Visas and work permits for Saudi Arabia can differ depending on the employee’s nationality. In the last few decades, Saudi Arabia has become a significant economic power and encourages economic growth and much-needed skills for development. Expats were welcomed in their millions. However, the focus since the launch of ‘Saudization’ in 2011 has been on developing the local workforce and diversifying beyond petroleum. As well as introducing a fee on expatriate dependents causing a cost of living increase, there have also been restrictions on which professions and sectors foreigners can be employed in.
Foreigners require a Saudi Arabian employer to sponsor them and the Ministry of Human Resources and Social Development (MHRSD) to approve them. Workers also need an ‘Iqama’, the official Saudi Arabian ID that proves employees are legally in the country and includes details of the work and residence permits. In September 2019, Saudi opened to tourists by introducing the e-Visa, either issued online or on arrival to eligible visitors. Nationals of five Gulf Cooperation Council (GCC) countries – the United Arab Emirates, Kuwait, Qatar, Bahrain, and Oman – do not need visas to enter Saudi Arabia.
Around 50 countries’ citizens can apply for the e-Visa online, or some people can apply for a ‘visa on arrival’ (VoA) at an immigration office, but the e-Visa is the quickest and easiest route. Other nationalities have to visit an embassy or consulate in their home country. Since restricting employment for foreigners, the system has become more complicated and convoluted. This is where Bradford Jacobs can help with our comprehensive knowledge of work documentation procedures and experience in supporting business expansion into the Middle East!
Holiday visitors must apply:
Travellers must check to see which procedure applies to them. These are not employment Visas.
The e-Visa has 360 days validity; people can stay for 90 days at any time up to 180 days in the year. There are four travel Visas:
Note: For the five other countries of the Gulf Cooperation Council (GCC), their nationals can enter without a Visa and on their country’s national ID.
Other Main Visa types include:
The Employer must apply for The Work Permit and the Residence Permit before the Employment Visa expires, and obtaining those permits is part of the process for acquiring the Iqama ID Card with a 10-digit number, required by ALL residents living and working in Saudi Arabia.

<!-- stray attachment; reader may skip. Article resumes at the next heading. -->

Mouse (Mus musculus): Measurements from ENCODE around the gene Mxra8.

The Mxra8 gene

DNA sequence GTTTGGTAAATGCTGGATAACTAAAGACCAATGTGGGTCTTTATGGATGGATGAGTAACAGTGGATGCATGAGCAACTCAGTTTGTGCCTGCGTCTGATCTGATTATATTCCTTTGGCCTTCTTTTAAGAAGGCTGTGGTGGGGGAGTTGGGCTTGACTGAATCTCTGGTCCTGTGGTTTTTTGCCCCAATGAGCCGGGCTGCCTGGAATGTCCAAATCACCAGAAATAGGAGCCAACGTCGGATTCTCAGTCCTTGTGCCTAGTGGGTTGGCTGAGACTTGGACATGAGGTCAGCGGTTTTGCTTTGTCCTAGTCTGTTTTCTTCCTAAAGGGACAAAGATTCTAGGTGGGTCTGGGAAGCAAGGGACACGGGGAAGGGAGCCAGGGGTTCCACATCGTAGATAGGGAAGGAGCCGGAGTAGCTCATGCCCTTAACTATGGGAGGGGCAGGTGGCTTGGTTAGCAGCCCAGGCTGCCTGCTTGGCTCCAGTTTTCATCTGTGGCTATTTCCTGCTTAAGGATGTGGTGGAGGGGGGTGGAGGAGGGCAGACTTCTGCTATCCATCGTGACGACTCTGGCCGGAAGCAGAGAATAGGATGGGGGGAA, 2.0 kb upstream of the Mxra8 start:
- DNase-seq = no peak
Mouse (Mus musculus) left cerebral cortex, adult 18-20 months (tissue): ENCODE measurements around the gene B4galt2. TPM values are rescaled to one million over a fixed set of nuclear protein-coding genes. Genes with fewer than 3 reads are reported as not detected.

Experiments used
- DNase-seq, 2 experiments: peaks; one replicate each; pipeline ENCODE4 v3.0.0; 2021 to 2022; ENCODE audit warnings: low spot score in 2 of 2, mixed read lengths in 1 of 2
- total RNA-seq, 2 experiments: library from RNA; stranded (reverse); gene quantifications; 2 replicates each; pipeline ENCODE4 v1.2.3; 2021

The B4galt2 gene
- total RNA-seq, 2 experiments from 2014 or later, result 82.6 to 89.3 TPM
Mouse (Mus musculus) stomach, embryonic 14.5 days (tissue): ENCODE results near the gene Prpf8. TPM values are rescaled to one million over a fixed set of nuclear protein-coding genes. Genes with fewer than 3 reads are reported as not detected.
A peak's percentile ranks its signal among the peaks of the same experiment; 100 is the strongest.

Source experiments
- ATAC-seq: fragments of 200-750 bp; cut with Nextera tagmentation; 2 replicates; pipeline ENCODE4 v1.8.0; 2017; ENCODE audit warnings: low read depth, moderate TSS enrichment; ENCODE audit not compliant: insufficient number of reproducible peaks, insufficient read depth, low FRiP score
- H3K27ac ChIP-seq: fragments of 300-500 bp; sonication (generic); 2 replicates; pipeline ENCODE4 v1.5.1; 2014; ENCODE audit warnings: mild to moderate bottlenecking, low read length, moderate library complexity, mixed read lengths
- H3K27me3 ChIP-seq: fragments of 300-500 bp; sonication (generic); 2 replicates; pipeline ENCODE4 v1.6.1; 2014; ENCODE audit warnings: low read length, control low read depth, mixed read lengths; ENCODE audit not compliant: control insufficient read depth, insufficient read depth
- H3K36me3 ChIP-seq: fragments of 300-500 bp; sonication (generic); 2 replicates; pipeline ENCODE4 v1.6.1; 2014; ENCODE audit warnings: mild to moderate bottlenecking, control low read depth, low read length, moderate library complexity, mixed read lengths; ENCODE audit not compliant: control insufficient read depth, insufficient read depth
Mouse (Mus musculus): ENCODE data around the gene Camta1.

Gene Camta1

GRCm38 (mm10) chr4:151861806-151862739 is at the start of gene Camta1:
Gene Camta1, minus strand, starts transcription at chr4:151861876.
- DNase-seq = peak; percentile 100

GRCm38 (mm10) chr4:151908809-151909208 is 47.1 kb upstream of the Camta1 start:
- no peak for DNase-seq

Note: Changes and updates can complicate the procedures for obtaining the required work documentation as the country goes through accelerated Saudization, officially called the Saudi Nationalisation Scheme or ‘Nitaqat’ and is implemented through the Ministry of Human Resources and Social Development (HRSD). Companies are expected to consider local workers before applying to onboard foreigners.
Documentation needed to work in Saudi Arabia.
Important: This Iqama ID Card should be carried continuously to prove legality in the country.
Note: The employer is responsible for providing health care and insurance (Article 144 of the Labour Law). Employer-provided insurance payments for private sector employees are divided between the company and expatriate workers and are relatively basic. However, extra cover can be purchased separately. Saudis and public sector employees pay into the social security scheme (GOSI), and healthcare is free.
The procedures for obtaining the required work documentation can be complex as there have been changes and updates, especially as the country goes through Saudization, which is officially called the Saudi Nationalisation Scheme or ‘Nitaqat’, executed by the Ministry of Human Resources and Social Development (HRSD).
This is not a new policy, but it has accelerated since 2018 and is a way of continually protecting the local workforce by investing in education, upskilling, and reserving certain professions for Saudi Arabian nationals. So, it is worth checking how this can affect business and potential staff. For instance, companies are colour-coded according to their compliance with Saudization from red up to platinum, the highest rated platinum, which gives them preferential treatment for processing immigration documentation and the ability to apply for ‘block’ visas for all workers at the same time.
Process for working in Saudi Arabia
Employees who also want to travel out of the country during employment have to apply through the Ministry of Interior for an Exit/Re-Entry Permit, which takes about one week. Employees and employers must supply the relevant paperwork, some of which must be legalised and attested. The employer pays for the visa and permits during the application procedure.
Note: The employer is responsible for providing health care and insurance (Article 144 of the Labor Law). Employer-provided insurance payments for private sector employees are divided between the company and the expatriate workers. However, extra cover can be purchased separately. Saudis and public sector employees pay into the social security scheme (GOSI), and healthcare is free.
It is essential to understand which authorities are responsible for which documentation and what paperwork is required by the employer and employee. You also need to figure out what documents need attesting to, translating and legalising. We cover the requirements for foreign employees to work for registered companies who already have a job with a sponsoring employer. The documentation is generally applied for and paid for by the employer.
Required to work in Saudi Arabia
Employers’ documentation for the Ministry of Interior
The Ministry keeps an immigration file on employers’ foreign workers. The employers register the employment contracts with the MOI, which are kept on file instead of the Iqama, including the Residence Permit being issued:
For more information, download our free guide or get in touch with our consultants here